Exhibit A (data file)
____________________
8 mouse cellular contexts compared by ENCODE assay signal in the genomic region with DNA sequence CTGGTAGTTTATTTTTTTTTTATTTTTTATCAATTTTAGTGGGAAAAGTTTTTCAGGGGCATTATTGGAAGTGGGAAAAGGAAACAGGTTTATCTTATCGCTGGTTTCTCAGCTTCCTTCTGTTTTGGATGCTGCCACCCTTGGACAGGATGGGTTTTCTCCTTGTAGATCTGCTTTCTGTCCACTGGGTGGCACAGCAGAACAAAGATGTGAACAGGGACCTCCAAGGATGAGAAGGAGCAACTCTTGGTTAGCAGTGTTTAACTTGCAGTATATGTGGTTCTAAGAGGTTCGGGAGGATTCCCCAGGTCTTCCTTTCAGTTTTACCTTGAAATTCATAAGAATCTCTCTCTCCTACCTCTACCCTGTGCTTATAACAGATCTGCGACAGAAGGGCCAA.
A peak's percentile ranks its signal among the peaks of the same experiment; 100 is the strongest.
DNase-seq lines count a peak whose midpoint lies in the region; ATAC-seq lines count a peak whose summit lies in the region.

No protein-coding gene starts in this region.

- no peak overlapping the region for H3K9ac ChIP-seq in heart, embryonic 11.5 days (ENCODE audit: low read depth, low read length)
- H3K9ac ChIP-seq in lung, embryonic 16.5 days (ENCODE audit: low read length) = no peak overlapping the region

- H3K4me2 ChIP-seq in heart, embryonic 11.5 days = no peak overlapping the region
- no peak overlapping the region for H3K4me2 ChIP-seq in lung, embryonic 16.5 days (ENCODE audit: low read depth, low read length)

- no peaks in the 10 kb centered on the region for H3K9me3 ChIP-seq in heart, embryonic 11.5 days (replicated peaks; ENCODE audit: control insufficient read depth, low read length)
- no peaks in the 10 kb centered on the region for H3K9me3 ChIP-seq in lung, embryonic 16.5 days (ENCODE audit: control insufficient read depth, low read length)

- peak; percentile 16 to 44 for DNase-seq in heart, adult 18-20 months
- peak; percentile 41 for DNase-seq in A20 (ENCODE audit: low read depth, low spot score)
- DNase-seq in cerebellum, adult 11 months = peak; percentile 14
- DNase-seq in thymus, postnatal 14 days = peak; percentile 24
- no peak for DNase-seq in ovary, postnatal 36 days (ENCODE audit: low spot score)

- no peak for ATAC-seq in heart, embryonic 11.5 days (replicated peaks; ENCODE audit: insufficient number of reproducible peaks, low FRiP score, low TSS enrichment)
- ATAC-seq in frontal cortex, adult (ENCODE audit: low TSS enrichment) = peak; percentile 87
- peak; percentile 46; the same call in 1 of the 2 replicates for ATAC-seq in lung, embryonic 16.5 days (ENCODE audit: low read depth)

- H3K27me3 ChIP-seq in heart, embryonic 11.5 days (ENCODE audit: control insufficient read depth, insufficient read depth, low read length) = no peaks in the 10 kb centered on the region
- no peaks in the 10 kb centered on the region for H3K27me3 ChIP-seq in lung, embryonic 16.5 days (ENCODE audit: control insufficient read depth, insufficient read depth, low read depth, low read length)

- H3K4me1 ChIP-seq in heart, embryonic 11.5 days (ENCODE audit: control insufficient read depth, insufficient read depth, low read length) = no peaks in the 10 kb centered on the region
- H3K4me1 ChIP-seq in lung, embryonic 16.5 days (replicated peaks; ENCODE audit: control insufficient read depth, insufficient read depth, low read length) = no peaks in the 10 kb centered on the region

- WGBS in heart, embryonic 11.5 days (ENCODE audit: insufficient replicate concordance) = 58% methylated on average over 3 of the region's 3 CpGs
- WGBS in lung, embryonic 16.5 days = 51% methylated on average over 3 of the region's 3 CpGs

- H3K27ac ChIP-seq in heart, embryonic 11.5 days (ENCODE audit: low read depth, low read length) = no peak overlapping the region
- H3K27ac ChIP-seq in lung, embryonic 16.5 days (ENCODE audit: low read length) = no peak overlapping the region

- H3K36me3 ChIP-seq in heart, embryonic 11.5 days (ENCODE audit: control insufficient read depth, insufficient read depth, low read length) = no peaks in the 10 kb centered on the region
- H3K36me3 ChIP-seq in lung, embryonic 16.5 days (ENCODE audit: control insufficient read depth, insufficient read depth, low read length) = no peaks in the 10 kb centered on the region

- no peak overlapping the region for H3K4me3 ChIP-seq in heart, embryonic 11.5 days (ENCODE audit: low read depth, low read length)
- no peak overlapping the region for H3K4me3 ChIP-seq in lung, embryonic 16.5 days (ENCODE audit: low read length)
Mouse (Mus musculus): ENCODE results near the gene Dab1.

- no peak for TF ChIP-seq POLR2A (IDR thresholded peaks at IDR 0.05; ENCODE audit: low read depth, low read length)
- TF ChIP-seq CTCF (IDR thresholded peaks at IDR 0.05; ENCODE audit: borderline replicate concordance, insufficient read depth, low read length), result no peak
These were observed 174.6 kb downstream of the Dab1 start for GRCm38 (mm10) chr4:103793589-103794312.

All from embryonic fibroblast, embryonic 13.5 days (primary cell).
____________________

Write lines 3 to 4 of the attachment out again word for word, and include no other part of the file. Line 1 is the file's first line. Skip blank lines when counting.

DNase-seq lines count a peak whose midpoint lies in the region; ATAC-seq lines count a peak whose summit lies in the region.

No protein-coding gene starts in this region.